With venues like The Leadmill in Sheffield, Night and Day in Manchester, The Faversham in Leeds and The Magnet in Liverpool, who needs Coco’s? I couldn’t give care less if Pete Doherty occasionally pops up to do an impromptu set
What I’m listening to this week: Clipe Sexo Amadors new E.P and The Happiness
“This is our last gig, honest… Well, if you put it that way” – 29/01/07.
Take That, All Saints, Pink Floyd, Rage Against The Machine, Crowded House, Van Halen, James, Jesus and Mary Chain, Genesis, The Smashing Pumpkins, My Bloody Valentine, Sugarcubes etc etc
All the above have reunited recently, but why?
So the Sentric Music blog enters its 3rd week with week 2 receiving a massive 83 views (an increase of over 200% for all you fact fans out there) and even 1 comment! Still, not enough to get Aztec Camera back in the charts though, I obviously don’t have the power of Mr Chris Moyles… Yet.
This weeks topic comes from inspiration thanks to the BBC
so shed loads of bands are getting back together which raises a couple of questions in my mind. Firstly, does it matter? 2ndly why are they doing so? Is it as predictable as cash? Or are they doing it for the music?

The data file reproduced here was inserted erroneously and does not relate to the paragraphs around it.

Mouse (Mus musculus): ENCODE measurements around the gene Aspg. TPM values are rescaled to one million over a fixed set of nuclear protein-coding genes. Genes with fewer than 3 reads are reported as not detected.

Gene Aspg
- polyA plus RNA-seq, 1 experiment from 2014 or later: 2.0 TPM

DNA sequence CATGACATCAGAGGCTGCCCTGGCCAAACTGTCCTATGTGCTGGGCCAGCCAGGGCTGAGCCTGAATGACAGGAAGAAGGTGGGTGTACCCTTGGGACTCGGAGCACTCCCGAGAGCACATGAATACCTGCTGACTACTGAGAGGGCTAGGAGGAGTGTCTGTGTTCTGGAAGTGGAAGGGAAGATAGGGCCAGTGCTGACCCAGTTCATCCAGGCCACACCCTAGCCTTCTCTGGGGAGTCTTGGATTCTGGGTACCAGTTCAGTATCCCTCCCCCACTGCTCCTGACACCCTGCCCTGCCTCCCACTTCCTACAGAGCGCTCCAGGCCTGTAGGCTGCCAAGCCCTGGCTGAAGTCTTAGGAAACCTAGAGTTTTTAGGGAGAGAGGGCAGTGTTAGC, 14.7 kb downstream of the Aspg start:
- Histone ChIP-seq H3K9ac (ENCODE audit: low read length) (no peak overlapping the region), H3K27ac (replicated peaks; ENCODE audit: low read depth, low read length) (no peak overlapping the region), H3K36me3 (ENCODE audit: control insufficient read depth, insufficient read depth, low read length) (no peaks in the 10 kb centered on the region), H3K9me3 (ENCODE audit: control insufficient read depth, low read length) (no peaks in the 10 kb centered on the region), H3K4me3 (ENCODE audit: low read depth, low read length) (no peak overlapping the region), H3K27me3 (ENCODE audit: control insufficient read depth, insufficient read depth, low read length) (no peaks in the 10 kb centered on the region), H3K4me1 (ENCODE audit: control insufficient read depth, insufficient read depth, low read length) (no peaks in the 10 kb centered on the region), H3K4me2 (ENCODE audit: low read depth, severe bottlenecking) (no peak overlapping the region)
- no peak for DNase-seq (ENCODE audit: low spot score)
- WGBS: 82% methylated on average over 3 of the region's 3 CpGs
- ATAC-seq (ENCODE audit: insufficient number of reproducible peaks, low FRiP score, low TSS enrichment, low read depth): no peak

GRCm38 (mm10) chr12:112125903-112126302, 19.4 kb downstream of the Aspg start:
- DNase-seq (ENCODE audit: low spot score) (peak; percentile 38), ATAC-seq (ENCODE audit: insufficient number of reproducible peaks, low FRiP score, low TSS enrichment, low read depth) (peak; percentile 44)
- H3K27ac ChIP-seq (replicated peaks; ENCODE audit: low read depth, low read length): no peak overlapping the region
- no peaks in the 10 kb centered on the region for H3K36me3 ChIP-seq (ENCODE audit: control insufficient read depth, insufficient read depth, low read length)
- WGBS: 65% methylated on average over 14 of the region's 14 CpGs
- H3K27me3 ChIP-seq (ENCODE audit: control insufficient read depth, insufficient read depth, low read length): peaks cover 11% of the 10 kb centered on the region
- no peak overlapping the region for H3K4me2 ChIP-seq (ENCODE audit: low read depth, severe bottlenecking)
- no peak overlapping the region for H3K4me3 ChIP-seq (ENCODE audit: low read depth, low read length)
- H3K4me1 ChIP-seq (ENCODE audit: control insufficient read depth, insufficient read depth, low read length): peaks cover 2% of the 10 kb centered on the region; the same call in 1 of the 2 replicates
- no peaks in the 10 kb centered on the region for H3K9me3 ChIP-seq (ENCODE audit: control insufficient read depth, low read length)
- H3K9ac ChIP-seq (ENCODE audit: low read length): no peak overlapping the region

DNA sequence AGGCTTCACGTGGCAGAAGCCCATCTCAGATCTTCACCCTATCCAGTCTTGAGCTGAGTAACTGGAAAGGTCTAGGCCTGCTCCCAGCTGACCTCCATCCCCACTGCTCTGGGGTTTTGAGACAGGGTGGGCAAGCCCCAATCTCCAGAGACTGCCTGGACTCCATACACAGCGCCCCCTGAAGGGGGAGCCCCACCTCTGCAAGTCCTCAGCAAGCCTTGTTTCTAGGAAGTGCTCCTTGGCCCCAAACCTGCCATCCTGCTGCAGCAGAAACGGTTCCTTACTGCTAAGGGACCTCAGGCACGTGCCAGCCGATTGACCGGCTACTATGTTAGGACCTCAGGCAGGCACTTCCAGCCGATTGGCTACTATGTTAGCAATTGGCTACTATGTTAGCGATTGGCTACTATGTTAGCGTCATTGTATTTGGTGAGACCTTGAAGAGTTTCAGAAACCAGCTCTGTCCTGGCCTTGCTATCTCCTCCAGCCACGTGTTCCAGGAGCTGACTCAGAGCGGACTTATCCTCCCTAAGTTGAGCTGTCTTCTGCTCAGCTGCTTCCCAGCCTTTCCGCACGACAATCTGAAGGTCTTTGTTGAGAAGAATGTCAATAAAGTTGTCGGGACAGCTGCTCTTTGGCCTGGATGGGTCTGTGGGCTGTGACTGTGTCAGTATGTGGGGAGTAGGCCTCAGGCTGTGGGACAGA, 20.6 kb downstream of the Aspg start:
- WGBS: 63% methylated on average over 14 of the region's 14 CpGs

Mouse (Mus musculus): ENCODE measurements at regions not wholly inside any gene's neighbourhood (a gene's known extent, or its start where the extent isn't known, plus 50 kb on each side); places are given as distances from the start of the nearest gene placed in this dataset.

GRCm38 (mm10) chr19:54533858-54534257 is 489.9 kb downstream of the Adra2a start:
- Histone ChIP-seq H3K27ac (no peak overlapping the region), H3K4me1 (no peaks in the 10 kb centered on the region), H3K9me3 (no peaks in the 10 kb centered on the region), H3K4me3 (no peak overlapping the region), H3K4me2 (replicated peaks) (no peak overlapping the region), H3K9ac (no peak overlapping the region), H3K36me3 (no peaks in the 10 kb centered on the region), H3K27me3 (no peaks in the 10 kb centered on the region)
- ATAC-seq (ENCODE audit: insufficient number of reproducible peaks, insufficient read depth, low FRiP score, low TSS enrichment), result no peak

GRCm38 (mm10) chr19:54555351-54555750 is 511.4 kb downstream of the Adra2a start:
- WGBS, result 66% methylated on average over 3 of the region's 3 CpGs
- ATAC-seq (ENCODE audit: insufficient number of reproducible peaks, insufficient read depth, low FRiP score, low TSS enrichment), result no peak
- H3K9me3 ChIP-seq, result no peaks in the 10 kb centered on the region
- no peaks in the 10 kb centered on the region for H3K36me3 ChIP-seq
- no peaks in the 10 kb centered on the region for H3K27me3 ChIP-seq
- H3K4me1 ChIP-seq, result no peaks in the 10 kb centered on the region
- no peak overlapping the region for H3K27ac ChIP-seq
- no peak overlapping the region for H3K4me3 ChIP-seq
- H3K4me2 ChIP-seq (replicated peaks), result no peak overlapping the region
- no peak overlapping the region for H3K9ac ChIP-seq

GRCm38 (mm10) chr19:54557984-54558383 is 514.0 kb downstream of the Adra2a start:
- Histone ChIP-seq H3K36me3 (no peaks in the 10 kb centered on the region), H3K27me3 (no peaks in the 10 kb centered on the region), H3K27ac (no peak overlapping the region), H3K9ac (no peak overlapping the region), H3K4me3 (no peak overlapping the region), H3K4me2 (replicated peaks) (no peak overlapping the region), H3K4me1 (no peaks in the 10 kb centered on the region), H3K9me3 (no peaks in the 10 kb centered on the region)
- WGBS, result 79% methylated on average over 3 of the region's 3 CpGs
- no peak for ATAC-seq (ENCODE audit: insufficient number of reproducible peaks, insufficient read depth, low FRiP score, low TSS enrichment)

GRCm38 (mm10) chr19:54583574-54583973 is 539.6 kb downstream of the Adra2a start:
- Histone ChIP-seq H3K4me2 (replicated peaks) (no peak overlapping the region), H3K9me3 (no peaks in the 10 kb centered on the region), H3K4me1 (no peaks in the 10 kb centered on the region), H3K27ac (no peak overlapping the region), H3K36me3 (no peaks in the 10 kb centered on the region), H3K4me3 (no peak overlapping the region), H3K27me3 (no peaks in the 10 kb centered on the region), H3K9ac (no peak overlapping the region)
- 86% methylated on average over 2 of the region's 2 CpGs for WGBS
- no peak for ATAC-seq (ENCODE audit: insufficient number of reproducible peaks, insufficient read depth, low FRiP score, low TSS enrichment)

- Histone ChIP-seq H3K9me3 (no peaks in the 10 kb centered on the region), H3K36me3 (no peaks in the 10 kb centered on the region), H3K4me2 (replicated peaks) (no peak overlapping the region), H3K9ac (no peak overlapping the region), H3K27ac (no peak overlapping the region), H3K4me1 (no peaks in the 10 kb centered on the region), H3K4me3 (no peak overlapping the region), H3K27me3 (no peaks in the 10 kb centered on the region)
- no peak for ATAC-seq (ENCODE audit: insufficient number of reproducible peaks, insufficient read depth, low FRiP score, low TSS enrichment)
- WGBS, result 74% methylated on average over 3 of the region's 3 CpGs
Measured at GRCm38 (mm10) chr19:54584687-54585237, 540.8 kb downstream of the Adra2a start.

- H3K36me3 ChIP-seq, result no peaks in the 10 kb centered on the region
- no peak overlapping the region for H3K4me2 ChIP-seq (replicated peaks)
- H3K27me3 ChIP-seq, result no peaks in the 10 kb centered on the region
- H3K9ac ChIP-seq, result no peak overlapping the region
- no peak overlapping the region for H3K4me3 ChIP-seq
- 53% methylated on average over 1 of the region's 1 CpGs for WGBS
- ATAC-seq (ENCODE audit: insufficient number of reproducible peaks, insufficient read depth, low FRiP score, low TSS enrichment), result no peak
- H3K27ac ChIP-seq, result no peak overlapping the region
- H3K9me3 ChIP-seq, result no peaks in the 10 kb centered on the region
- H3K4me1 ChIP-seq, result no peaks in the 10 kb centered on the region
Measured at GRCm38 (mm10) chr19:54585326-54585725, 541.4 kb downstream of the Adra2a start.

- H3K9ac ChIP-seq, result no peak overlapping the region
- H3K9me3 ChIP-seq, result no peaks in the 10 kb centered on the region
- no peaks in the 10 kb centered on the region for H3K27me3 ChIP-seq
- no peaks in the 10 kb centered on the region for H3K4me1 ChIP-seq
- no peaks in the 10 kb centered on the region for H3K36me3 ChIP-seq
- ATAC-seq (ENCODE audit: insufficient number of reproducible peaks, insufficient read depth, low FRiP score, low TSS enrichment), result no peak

So firstly, does it matter? I’m going to say yes on this one – for the positive. No one who claims to be a music fan can deny that Take That’s comeback single ‘Patience’ is a great pop record. Now I’m not saying I went out and bought it, but Gary Barlow’s a brilliant songwriter and knows what he’s doing (for example, to write a song such as ‘A Million Love Songs’ when you’re only 15 or 16 years old is quite an achievement. Actually, didn’t George Michael write ‘Careless Whisper’ when he was only 16 also? Lil Chris has got some homework to do…) and my sister said that they were nothing short of ace live, a statement which was confirmed when I watched their ‘Audience With’ on ITV (albeit ignoring Barlow’s cumbersome dancing). Allsaints’ comeback single was also a strong pop song, they’d probably admit themselves that they’ll never ever do a song as good as never ever again but that’s a fecking hard song to top. So if Take That and Allsaints can continue making good quality radio 1 fodder, then surely that’s a good thing?